Representational image. | Image Courtesy: The Hindu
Events along the India-Myanmar border that have spanned since January could lead one to believe that the sun is setting on some of the oldest armed political organisations in Asia. However, the build up to this moment was rather ordinary, India provided development aid and lines of credit to Myanmar, particularly towards improving accessibility in the Chin State and the Sagaing region along the Indo-Myanmar border. With the final Indo-Naga agreement in a limbo, these moves may be aimed to prevent any future havens for disgruntled and de-mobilised Naga workers.
Infrastructural and Developmental Aid
According to the website of the Indian Embassy in Yangon, there have been two major road projects close to the India-Myanmar border. The Tamu Kale Kalewa (TKK) road was initiated in 1997; the year a ceasefire was agreed upon by India and the National Socialist Council of Nagaland (Isak Muivah) (NSCN(IM)). The $27 million project for 160 km of road was completed in 2001. The road is in the process of being upgraded at a cost of $60 million, where India has committed to build 71 bridges and approach roads.
Another project mentioned on the Embassy website is the Rihkhawdar-Tedim road. Estimated to cost $150 million for 80 km of road, the project would connect Rihkhawdar in Myanmar which is close to Zokhawthar in Mizoram with Tedim in the Chin State. Tedim road further connects up north to Khenman along the border with the Churachandpur district in Manipur.
In May 2012, India and Myanmar signed a memorandum of understanding (MoU) for border development. Then, in November 2018, the MoU came to fruition with a pledge of $25 million spread over five years to build schools, roads and bridges in the Chin State and the Naga Self-Administered Zone (NSAZ). According to the Indian Embassy website, so far five roads and bridges and three schools have been built in the Chin State. While five roads and bridges and eight schools have been built in the NSAZ.
Another project aimed at the NSAZ is to introduce cardamom as a cash crop. This project is estimated at $0.1 million. Further, a line of credit of $7 million has been extended to boost telecommunications connectivity in Yangon as well as laying an optic fibre line between Moreh and Mandalay. This project was completed between 2003 and 2004.
On August 3, 2015 the Indian government signed with much fanfare a ‘historic’ framework agreement with the NSCN(IM). Later, the agreement was extended to include the Working Committee (WC) of six Naga National Political Groups (NNPG). In January this year, the Khango Konyak faction of the National Socialist Council of Nagaland (Khaplang) (NSCN(K)) crossed the border and became a party to the agreement.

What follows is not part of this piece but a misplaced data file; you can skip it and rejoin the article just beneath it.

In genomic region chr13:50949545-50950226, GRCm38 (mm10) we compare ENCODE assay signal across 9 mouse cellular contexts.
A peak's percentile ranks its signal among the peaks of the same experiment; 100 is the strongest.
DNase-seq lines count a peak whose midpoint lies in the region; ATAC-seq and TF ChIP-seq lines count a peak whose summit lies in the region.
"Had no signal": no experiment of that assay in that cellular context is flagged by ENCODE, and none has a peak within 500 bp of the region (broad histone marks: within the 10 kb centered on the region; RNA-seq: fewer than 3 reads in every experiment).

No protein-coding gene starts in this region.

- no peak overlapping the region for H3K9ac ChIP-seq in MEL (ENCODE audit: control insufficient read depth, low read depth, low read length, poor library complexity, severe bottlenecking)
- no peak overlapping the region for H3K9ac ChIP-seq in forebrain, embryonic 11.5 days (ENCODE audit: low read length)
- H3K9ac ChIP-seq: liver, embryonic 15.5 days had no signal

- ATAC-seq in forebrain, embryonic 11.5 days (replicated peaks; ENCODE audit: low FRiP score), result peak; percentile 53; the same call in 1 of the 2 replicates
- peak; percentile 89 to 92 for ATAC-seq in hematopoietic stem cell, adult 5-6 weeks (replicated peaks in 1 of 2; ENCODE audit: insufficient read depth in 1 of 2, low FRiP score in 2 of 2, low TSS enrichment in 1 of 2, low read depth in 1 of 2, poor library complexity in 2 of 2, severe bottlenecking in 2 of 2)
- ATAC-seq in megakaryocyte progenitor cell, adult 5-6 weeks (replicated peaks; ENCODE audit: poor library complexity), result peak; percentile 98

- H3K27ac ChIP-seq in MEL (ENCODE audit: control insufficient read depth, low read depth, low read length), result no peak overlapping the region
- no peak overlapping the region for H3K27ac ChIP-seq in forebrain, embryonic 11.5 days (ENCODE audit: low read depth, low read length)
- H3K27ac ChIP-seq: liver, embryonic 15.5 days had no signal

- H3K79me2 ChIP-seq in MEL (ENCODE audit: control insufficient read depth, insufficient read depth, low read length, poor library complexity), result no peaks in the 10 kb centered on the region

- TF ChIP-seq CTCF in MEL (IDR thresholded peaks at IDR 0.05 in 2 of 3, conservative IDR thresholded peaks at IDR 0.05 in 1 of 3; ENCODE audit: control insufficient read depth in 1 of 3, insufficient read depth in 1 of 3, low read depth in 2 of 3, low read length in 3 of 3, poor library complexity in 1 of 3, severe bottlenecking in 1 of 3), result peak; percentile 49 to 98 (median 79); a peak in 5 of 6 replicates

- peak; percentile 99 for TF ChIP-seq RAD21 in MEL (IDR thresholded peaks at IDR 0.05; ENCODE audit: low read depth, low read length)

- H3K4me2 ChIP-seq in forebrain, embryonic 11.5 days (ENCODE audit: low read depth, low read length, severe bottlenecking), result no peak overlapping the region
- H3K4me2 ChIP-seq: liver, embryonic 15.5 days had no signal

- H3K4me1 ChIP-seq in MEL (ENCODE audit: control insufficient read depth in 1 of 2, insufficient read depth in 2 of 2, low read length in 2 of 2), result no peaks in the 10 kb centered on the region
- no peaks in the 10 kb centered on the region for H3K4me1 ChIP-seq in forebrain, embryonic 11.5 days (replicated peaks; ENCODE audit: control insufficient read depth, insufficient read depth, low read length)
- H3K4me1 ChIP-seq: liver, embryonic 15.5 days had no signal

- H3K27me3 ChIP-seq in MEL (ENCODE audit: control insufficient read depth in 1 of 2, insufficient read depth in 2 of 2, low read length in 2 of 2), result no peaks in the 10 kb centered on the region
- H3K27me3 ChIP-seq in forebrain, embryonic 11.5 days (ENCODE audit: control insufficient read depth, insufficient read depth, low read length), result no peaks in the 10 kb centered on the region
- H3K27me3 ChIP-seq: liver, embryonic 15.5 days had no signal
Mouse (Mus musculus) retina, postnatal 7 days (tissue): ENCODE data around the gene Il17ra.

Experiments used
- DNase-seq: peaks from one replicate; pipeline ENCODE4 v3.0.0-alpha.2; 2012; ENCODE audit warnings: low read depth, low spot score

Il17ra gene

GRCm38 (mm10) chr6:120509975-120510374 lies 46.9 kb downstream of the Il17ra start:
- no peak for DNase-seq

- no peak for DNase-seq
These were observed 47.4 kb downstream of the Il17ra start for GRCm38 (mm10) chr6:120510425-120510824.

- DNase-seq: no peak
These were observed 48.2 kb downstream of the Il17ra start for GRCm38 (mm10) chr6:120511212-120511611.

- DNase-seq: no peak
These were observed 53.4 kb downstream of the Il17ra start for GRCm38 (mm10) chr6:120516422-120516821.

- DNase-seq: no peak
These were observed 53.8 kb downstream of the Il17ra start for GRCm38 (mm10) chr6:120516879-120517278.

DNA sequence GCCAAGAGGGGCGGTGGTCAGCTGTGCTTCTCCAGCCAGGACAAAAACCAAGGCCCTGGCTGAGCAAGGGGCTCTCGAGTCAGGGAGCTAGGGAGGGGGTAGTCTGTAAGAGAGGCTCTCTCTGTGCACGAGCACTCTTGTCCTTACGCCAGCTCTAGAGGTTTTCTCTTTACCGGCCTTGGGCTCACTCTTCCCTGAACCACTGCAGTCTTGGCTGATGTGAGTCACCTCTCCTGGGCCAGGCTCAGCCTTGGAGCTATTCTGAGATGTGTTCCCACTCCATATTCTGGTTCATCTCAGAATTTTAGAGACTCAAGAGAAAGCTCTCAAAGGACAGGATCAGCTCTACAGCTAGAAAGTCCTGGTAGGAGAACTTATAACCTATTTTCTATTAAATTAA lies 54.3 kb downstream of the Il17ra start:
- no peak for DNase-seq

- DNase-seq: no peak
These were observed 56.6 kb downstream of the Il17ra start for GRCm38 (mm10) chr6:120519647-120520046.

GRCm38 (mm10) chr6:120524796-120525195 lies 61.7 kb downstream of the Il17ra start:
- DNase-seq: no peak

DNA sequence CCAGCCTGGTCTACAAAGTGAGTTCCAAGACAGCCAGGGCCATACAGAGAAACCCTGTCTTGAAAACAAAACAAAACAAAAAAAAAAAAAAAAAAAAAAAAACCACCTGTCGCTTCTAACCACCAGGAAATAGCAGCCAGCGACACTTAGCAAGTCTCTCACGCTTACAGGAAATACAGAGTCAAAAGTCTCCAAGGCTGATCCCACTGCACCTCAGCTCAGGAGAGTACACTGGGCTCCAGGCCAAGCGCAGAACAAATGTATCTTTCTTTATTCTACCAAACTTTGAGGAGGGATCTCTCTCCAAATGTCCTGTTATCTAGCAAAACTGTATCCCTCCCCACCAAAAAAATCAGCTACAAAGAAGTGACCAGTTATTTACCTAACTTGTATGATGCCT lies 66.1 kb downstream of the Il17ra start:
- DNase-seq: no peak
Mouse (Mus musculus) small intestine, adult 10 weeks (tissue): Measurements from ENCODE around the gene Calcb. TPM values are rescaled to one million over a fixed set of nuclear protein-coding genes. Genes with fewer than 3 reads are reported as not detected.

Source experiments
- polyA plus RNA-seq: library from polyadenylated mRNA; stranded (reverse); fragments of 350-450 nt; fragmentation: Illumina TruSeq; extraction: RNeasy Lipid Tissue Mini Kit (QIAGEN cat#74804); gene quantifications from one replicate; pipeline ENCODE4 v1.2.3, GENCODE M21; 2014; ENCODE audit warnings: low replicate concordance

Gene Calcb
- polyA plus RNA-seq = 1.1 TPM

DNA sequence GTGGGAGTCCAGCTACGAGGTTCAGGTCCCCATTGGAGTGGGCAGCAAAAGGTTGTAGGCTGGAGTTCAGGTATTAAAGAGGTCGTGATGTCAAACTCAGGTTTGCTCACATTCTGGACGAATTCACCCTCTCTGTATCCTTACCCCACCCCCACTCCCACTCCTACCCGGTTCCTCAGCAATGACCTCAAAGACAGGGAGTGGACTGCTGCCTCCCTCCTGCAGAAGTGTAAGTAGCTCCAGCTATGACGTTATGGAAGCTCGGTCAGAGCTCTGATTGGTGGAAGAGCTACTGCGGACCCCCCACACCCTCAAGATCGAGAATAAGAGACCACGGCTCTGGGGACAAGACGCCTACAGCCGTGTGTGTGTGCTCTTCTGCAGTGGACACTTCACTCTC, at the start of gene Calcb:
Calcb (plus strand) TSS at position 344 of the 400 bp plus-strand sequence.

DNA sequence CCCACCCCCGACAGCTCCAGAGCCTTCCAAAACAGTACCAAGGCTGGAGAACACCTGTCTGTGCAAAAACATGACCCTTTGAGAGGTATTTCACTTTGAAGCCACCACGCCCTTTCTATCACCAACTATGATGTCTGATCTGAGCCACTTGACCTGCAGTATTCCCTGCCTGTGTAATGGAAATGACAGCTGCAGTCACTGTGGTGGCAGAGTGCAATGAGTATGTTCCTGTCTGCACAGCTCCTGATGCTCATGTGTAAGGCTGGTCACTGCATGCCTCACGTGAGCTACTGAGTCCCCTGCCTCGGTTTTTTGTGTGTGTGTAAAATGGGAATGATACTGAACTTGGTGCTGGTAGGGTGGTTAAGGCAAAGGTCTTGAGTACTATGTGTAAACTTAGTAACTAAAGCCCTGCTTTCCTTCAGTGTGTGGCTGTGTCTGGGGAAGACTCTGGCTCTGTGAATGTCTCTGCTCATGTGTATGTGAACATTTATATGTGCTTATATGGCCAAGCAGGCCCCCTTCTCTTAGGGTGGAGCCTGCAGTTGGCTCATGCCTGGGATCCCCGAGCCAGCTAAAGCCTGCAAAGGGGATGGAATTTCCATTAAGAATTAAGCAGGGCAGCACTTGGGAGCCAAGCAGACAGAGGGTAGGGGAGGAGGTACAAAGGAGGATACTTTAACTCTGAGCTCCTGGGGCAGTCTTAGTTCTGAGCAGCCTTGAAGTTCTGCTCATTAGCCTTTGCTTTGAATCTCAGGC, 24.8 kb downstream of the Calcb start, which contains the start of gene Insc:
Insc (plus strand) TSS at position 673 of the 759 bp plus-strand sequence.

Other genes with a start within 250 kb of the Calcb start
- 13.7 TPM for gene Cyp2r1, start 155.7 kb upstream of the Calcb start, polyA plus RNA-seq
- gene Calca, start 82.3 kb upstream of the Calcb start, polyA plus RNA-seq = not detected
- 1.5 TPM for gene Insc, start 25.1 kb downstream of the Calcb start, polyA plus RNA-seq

However, what ought to be pointed out is that all the Naga groups and factions that are party to the agreement comprise Nagas who were born in the Indian claimed territory. Since the split in the NSCN(K) in August last year, there are few Indian- born second-rung leaders in the organisation. This has made matters easier for both the Government of India as well as of Myanmar to force the Myanmar-born Nagas to abandon all ties with armed political groups from the Northeast.
On January 29 this year, the Tatmadaw (the armed forces of Myanmar) occupied the NSCN(K) headquarters in Taga. Both sides had varying reports. The Tatmadaw claimed that they had defeated the armed cadres of the group and occupied the headquarters, whereas the NSCN(K) maintained that they had retreated upon the advance of the Myanmar army. What is clear is that in the process, 24 members of Assam and Manipur-based armed political groups were apprehended by the Tatmadaw. On May 15, the Hkamti District Court in Sagaing sentenced the captured cadres to two years in prison. The next day the operations against the NSCN(K) and the Northeastern organisations officially commenced.
The Indian Express reported on June 16 that India and Myanmar had launched joint operations against the armed political groups and their camps along the India-Myanmar border. The report stated that the military action named ‘Operation Sunshine’ had taken place in two phases. The first phase was between February 22 to 26 and targeted the Arakan Army (AA) camps that had been established in Mizoram. The AA is a fairly recent addition to Myanmar’s multitude of ethnic insurgencies. However, rather than focusing on the establishment of ethnic supremacy in a particular zone -- the Rakhine State in this case -- the AA seeks to rebuild the former Arakan Kingdom that was invaded and appended to then Burma in 1784. The focus of the AA’s activities is aimed towards ‘liberating’ the Arakan --- they view the term Rakhine as a pejorative -- the bulk of the fighting has occurred in the Chin State and northern Rakhine bordering Mizoram.